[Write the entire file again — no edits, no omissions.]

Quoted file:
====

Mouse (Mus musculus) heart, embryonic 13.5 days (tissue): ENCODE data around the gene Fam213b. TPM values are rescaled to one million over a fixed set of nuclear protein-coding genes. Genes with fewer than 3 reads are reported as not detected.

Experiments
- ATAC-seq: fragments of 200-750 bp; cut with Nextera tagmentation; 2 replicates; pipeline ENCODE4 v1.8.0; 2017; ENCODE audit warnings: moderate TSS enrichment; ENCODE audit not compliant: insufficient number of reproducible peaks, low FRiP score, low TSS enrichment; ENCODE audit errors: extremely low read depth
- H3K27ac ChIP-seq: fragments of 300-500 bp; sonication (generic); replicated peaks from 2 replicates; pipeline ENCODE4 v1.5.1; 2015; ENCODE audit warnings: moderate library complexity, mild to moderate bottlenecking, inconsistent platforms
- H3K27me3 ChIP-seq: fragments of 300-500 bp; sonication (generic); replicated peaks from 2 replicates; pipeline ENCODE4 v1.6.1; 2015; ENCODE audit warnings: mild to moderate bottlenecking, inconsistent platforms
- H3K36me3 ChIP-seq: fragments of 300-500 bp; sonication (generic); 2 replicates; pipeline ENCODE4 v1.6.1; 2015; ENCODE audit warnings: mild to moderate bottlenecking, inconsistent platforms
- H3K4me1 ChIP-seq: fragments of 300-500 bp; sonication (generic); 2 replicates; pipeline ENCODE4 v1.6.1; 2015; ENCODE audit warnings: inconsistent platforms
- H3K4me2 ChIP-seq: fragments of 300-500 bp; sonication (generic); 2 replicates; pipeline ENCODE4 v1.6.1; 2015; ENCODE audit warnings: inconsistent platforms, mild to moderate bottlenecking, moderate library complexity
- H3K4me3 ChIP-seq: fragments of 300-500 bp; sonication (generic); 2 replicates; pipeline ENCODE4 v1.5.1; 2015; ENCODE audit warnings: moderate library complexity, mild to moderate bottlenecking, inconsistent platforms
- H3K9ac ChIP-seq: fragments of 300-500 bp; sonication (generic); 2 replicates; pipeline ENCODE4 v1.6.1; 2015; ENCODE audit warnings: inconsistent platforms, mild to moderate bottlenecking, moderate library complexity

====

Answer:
Mouse (Mus musculus) heart, embryonic 13.5 days (tissue): ENCODE data around the gene Fam213b. TPM values are rescaled to one million over a fixed set of nuclear protein-coding genes. Genes with fewer than 3 reads are reported as not detected.

Experiments
- ATAC-seq: fragments of 200-750 bp; cut with Nextera tagmentation; 2 replicates; pipeline ENCODE4 v1.8.0; 2017; ENCODE audit warnings: moderate TSS enrichment; ENCODE audit not compliant: insufficient number of reproducible peaks, low FRiP score, low TSS enrichment; ENCODE audit errors: extremely low read depth
- H3K27ac ChIP-seq: fragments of 300-500 bp; sonication (generic); replicated peaks from 2 replicates; pipeline ENCODE4 v1.5.1; 2015; ENCODE audit warnings: moderate library complexity, mild to moderate bottlenecking, inconsistent platforms
- H3K27me3 ChIP-seq: fragments of 300-500 bp; sonication (generic); replicated peaks from 2 replicates; pipeline ENCODE4 v1.6.1; 2015; ENCODE audit warnings: mild to moderate bottlenecking, inconsistent platforms
- H3K36me3 ChIP-seq: fragments of 300-500 bp; sonication (generic); 2 replicates; pipeline ENCODE4 v1.6.1; 2015; ENCODE audit warnings: mild to moderate bottlenecking, inconsistent platforms
- H3K4me1 ChIP-seq: fragments of 300-500 bp; sonication (generic); 2 replicates; pipeline ENCODE4 v1.6.1; 2015; ENCODE audit warnings: inconsistent platforms
- H3K4me2 ChIP-seq: fragments of 300-500 bp; sonication (generic); 2 replicates; pipeline ENCODE4 v1.6.1; 2015; ENCODE audit warnings: inconsistent platforms, mild to moderate bottlenecking, moderate library complexity
- H3K4me3 ChIP-seq: fragments of 300-500 bp; sonication (generic); 2 replicates; pipeline ENCODE4 v1.5.1; 2015; ENCODE audit warnings: moderate library complexity, mild to moderate bottlenecking, inconsistent platforms
- H3K9ac ChIP-seq: fragments of 300-500 bp; sonication (generic); 2 replicates; pipeline ENCODE4 v1.6.1; 2015; ENCODE audit warnings: inconsistent platforms, mild to moderate bottlenecking, moderate library complexity